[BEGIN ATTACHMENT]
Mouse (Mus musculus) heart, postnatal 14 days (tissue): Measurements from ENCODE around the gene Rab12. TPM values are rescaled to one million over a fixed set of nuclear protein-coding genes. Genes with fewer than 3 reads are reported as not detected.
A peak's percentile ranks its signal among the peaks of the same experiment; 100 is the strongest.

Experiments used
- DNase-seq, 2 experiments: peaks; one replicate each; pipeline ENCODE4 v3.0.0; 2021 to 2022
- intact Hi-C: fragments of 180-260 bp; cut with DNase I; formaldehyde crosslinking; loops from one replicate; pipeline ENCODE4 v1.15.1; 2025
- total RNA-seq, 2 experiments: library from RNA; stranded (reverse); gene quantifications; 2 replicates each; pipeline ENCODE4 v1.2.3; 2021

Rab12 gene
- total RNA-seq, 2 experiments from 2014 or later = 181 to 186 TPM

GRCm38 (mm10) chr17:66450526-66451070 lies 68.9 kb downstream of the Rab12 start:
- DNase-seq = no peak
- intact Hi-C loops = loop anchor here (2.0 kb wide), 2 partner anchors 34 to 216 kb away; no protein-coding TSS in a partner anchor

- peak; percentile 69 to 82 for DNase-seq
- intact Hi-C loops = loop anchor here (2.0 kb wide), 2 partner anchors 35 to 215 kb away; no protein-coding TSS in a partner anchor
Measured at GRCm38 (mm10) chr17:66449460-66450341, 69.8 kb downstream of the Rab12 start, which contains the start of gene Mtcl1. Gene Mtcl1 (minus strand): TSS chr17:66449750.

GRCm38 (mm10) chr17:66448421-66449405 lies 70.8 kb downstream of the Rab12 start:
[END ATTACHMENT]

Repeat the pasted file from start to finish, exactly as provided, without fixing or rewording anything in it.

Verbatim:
Mouse (Mus musculus) heart, postnatal 14 days (tissue): Measurements from ENCODE around the gene Rab12. TPM values are rescaled to one million over a fixed set of nuclear protein-coding genes. Genes with fewer than 3 reads are reported as not detected.
A peak's percentile ranks its signal among the peaks of the same experiment; 100 is the strongest.

Experiments used
- DNase-seq, 2 experiments: peaks; one replicate each; pipeline ENCODE4 v3.0.0; 2021 to 2022
- intact Hi-C: fragments of 180-260 bp; cut with DNase I; formaldehyde crosslinking; loops from one replicate; pipeline ENCODE4 v1.15.1; 2025
- total RNA-seq, 2 experiments: library from RNA; stranded (reverse); gene quantifications; 2 replicates each; pipeline ENCODE4 v1.2.3; 2021

Rab12 gene
- total RNA-seq, 2 experiments from 2014 or later = 181 to 186 TPM

GRCm38 (mm10) chr17:66450526-66451070 lies 68.9 kb downstream of the Rab12 start:
- DNase-seq = no peak
- intact Hi-C loops = loop anchor here (2.0 kb wide), 2 partner anchors 34 to 216 kb away; no protein-coding TSS in a partner anchor

- peak; percentile 69 to 82 for DNase-seq
- intact Hi-C loops = loop anchor here (2.0 kb wide), 2 partner anchors 35 to 215 kb away; no protein-coding TSS in a partner anchor
Measured at GRCm38 (mm10) chr17:66449460-66450341, 69.8 kb downstream of the Rab12 start, which contains the start of gene Mtcl1. Gene Mtcl1 (minus strand): TSS chr17:66449750.

GRCm38 (mm10) chr17:66448421-66449405 lies 70.8 kb downstream of the Rab12 start: